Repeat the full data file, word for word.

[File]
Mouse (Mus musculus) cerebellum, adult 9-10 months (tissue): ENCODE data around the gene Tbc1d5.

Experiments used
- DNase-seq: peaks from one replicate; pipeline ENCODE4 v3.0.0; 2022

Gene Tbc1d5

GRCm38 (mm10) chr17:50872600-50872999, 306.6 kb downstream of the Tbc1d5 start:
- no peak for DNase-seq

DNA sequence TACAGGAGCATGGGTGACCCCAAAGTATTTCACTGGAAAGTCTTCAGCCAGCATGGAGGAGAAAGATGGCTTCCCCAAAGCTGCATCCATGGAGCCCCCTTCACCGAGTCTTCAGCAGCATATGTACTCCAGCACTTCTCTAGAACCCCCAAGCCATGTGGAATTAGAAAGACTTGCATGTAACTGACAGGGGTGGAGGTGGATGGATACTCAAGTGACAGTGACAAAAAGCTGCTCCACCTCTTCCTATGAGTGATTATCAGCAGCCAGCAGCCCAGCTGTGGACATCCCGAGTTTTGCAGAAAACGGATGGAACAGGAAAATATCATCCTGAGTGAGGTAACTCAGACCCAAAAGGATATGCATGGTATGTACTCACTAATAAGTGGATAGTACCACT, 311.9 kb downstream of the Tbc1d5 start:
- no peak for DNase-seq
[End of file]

Mouse (Mus musculus) cerebellum, adult 9-10 months (tissue): ENCODE data around the gene Tbc1d5.

Experiments used
- DNase-seq: peaks from one replicate; pipeline ENCODE4 v3.0.0; 2022

Gene Tbc1d5

GRCm38 (mm10) chr17:50872600-50872999, 306.6 kb downstream of the Tbc1d5 start:
- no peak for DNase-seq

DNA sequence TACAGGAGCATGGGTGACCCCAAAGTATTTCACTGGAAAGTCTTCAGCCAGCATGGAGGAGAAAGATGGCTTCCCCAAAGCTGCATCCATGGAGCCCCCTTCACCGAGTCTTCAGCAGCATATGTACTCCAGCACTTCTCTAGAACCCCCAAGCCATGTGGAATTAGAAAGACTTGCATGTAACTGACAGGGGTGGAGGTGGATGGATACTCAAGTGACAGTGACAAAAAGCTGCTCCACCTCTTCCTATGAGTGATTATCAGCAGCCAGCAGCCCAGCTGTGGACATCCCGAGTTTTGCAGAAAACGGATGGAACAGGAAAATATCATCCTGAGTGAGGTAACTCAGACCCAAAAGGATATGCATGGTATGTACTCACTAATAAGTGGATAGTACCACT, 311.9 kb downstream of the Tbc1d5 start:
- no peak for DNase-seq